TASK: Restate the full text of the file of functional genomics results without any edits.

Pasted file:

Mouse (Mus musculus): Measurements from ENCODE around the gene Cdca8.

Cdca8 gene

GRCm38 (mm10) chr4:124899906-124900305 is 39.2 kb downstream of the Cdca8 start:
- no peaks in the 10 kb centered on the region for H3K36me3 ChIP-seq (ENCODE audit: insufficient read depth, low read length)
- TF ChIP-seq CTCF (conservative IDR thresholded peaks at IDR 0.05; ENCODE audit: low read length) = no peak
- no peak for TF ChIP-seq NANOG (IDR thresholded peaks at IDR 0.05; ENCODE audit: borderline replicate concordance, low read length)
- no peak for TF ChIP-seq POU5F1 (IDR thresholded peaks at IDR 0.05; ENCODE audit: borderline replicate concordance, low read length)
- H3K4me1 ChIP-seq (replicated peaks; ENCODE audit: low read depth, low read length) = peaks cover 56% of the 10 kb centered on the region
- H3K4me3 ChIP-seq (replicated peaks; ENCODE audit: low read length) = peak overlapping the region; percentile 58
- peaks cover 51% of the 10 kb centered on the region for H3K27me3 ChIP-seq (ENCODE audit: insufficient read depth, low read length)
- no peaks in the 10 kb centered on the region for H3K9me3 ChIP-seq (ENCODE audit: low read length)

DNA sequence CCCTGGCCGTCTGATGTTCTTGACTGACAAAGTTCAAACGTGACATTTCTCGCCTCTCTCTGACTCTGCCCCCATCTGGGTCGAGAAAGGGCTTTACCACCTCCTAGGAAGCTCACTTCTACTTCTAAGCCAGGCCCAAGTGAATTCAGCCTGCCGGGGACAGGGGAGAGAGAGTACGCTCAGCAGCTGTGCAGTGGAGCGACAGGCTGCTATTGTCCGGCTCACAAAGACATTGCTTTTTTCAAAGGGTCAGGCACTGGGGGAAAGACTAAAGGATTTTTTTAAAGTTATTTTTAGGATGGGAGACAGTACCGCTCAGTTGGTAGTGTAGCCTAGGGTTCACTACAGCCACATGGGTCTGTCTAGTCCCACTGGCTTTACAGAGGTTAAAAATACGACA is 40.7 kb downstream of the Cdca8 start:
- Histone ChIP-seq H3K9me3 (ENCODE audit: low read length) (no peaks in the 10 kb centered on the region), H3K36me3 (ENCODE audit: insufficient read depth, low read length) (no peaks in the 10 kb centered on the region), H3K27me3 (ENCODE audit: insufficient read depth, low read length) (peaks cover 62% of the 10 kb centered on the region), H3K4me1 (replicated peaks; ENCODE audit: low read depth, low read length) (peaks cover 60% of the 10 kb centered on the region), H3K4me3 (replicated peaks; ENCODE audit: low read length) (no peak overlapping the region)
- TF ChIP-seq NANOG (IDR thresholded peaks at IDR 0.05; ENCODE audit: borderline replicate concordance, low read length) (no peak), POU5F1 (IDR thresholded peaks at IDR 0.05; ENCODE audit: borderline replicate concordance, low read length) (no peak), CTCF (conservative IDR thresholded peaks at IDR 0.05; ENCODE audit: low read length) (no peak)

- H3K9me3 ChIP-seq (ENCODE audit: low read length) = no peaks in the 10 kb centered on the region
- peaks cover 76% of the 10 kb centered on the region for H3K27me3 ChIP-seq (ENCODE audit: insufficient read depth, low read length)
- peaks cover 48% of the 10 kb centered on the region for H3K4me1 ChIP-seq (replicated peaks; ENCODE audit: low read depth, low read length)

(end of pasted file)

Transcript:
Mouse (Mus musculus): Measurements from ENCODE around the gene Cdca8.

Cdca8 gene

GRCm38 (mm10) chr4:124899906-124900305 is 39.2 kb downstream of the Cdca8 start:
- no peaks in the 10 kb centered on the region for H3K36me3 ChIP-seq (ENCODE audit: insufficient read depth, low read length)
- TF ChIP-seq CTCF (conservative IDR thresholded peaks at IDR 0.05; ENCODE audit: low read length) = no peak
- no peak for TF ChIP-seq NANOG (IDR thresholded peaks at IDR 0.05; ENCODE audit: borderline replicate concordance, low read length)
- no peak for TF ChIP-seq POU5F1 (IDR thresholded peaks at IDR 0.05; ENCODE audit: borderline replicate concordance, low read length)
- H3K4me1 ChIP-seq (replicated peaks; ENCODE audit: low read depth, low read length) = peaks cover 56% of the 10 kb centered on the region
- H3K4me3 ChIP-seq (replicated peaks; ENCODE audit: low read length) = peak overlapping the region; percentile 58
- peaks cover 51% of the 10 kb centered on the region for H3K27me3 ChIP-seq (ENCODE audit: insufficient read depth, low read length)
- no peaks in the 10 kb centered on the region for H3K9me3 ChIP-seq (ENCODE audit: low read length)

DNA sequence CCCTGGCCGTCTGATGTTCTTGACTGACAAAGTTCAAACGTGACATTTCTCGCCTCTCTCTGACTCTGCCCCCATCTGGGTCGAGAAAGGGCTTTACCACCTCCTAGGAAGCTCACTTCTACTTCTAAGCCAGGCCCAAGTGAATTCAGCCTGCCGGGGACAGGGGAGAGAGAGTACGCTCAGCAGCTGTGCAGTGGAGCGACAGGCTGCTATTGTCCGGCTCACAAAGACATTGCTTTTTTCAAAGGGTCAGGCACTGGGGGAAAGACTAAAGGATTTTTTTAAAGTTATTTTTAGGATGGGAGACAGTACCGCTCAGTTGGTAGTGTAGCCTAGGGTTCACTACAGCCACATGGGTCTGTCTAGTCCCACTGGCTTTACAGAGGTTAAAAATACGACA is 40.7 kb downstream of the Cdca8 start:
- Histone ChIP-seq H3K9me3 (ENCODE audit: low read length) (no peaks in the 10 kb centered on the region), H3K36me3 (ENCODE audit: insufficient read depth, low read length) (no peaks in the 10 kb centered on the region), H3K27me3 (ENCODE audit: insufficient read depth, low read length) (peaks cover 62% of the 10 kb centered on the region), H3K4me1 (replicated peaks; ENCODE audit: low read depth, low read length) (peaks cover 60% of the 10 kb centered on the region), H3K4me3 (replicated peaks; ENCODE audit: low read length) (no peak overlapping the region)
- TF ChIP-seq NANOG (IDR thresholded peaks at IDR 0.05; ENCODE audit: borderline replicate concordance, low read length) (no peak), POU5F1 (IDR thresholded peaks at IDR 0.05; ENCODE audit: borderline replicate concordance, low read length) (no peak), CTCF (conservative IDR thresholded peaks at IDR 0.05; ENCODE audit: low read length) (no peak)

- H3K9me3 ChIP-seq (ENCODE audit: low read length) = no peaks in the 10 kb centered on the region
- peaks cover 76% of the 10 kb centered on the region for H3K27me3 ChIP-seq (ENCODE audit: insufficient read depth, low read length)
- peaks cover 48% of the 10 kb centered on the region for H3K4me1 ChIP-seq (replicated peaks; ENCODE audit: low read depth, low read length)